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Moonlight (2016)

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“Who is you?” That question, phrased in the vernacular of a demographic that is often scorned, ignored, or pitied, is asked more than once in “Moonlight,” a quiet, poignant movie about many things, including identity, race, sexuality, poverty, and masculinity. There are several movies’ worth of themes to consider in this single, deeply felt drama of elegant, heartbreaking simplicity, centered on a character trying to answer that question.

Written and directed by Barry Jenkins from an unproduced play by Tarell Alvin McCraney, “Moonlight” is told in three sections, each identified by the name our protagonist goes by at the time. His given name is Chiron (emphasis on the “shy”), but as a small, taciturn 9-year-old living in a drug-ridden Miami slum, he’s called Little (played by Alex Hibbert). His mother, Paula (Naomie Harris), is an actual crack whore; his father is not in the picture. His father figure becomes Juan (Mahershala Ali), the Cuban-born
man who also happens to be Paula’s drug supplier.

Livelihood aside, Juan isn’t a bad role model. He lives in a clean, comfortable home with his wife, Teresa (Janelle Monae), who becomes a surrogate mother for Little when Little’s own mom can’t (or won’t) take care of him. At school, Little is picked on for being soft. He wrestles and play-fights with his only friend, Kevin (Jaden Piner), to prove otherwise, in a scene of innocent, pre-sexual horseplay. Sitting at the kitchen table with Juan and Teresa, Little asks what a “faggot” is and wonders if he might be one.

At 16, Chiron goes by his real name (he’s played by Ashton Sanders now). He’s still withdrawn, a little spacey, and bullied for his slight queerness. He’s still friends with Kevin (now Jharrel Jerome), who boasts crassly of his own (straight) sexual encounters but is capable of tenderness.

In the third section of the film, several years later, Chiron is a young adult (Trevante Rhodes) and goes by Black, the nickname Kevin gave him in high school. Black has emulated the only role model he ever had, following in Juan’s footsteps in physical appearance as well as profession. When he hears from Kevin (Andre Holland) for the first time in years, all those old feelings come rushing back.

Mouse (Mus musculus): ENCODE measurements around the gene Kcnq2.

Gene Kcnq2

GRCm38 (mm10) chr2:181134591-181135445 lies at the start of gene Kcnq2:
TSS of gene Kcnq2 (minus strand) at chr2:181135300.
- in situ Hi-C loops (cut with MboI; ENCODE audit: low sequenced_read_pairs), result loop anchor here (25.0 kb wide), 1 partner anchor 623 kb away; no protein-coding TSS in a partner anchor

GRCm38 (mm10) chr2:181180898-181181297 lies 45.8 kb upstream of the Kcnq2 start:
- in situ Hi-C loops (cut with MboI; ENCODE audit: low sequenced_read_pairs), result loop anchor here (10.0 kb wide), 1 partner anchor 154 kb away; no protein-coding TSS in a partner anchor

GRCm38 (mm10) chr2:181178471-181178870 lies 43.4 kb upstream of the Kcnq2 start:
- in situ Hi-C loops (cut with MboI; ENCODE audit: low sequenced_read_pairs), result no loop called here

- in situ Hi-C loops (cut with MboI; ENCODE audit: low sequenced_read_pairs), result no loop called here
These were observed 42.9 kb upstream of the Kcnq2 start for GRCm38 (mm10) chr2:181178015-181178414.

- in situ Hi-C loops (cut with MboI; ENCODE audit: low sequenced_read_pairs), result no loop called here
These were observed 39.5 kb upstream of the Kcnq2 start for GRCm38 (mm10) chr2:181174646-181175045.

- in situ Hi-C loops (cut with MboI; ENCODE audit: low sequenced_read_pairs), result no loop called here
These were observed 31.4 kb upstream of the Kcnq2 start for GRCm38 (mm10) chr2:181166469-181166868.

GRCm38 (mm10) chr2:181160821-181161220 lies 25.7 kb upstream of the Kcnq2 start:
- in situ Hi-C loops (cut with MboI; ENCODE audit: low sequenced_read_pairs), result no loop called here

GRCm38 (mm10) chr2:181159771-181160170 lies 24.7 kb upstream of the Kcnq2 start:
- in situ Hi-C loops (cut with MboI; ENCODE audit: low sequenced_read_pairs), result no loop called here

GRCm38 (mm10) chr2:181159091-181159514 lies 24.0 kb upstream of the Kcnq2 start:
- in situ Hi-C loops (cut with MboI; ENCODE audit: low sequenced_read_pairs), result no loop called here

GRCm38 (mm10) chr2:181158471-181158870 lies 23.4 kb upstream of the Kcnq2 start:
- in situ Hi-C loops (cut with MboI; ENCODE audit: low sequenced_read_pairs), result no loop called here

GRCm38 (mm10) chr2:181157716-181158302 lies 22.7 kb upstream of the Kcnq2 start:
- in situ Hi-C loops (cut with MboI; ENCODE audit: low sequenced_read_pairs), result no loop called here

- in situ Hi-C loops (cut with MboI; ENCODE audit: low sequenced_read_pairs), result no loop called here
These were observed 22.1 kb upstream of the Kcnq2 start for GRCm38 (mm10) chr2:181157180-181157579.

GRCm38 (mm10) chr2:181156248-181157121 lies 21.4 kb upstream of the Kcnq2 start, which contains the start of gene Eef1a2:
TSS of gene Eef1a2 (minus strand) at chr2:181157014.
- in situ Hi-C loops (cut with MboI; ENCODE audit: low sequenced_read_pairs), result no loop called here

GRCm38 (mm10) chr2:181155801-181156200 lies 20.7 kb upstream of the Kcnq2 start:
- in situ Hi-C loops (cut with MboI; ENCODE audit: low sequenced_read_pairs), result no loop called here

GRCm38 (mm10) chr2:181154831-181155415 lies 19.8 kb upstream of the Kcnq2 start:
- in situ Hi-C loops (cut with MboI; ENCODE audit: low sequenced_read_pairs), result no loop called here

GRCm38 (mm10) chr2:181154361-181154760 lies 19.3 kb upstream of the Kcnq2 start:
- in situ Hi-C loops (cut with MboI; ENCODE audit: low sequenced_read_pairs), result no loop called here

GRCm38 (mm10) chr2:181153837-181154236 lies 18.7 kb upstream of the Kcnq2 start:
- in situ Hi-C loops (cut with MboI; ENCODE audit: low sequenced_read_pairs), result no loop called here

Jenkins, a 37-year-old Miami native with one feature under his belt (“Medicine for Melancholy,” 2009), scores several coups here, not least of which is finding three superb, mostly unknown actors to play Chiron. I don’t care that they don’t really look like the same person at different ages because they all feel like him, each one giving a delicate performance that seems to borrow from and influence the other two. The three Kevins also do fine work, especially the middle one, Jharrel Jerome, on whom it falls to handle the character’s most complex emotions. Mahershala Ali is only in the first section, but his conflicted righteousness and basic decency linger in the film the way they do in Chiron’s memory.

As teenagers, Chiron and Kevin have a beachside conversation charged with emotion and vulnerability, a conversation about emotion and vulnerability:

KEVIN: You cry, Chiron?
CHIRON: I cry so much sometimes I think one day I’m gone just turn into drops.
KEVIN: But then you could just roll out into the water, right? Roll out into the water like all these other muhf***ers out here tryna drown they sorrows.
CHIRON: Why you say that?
KEVIN: I’m just listenin’ to you, nigga. Sound like somethin’ you wanna do.
CHIRON: I wanna do a lotta things that don’t make sense.

I wanna do a lotta things that don’t make sense. The experience of being a poor, black, parentless, closeted gay teenager is highly specific, but as someone who was once a middle-class, white, well-parented, closeted gay teenager, my heart bursts with empathy at that line. There is a lifetime of subtext in it. I wanna do a lotta things that don’t make sense. If you have no idea how that feels, “Moonlight” will show you.

A (1 hr., 50 min.; R, a lot of profanity, some graphic sexual dialogue, some sexual activity.)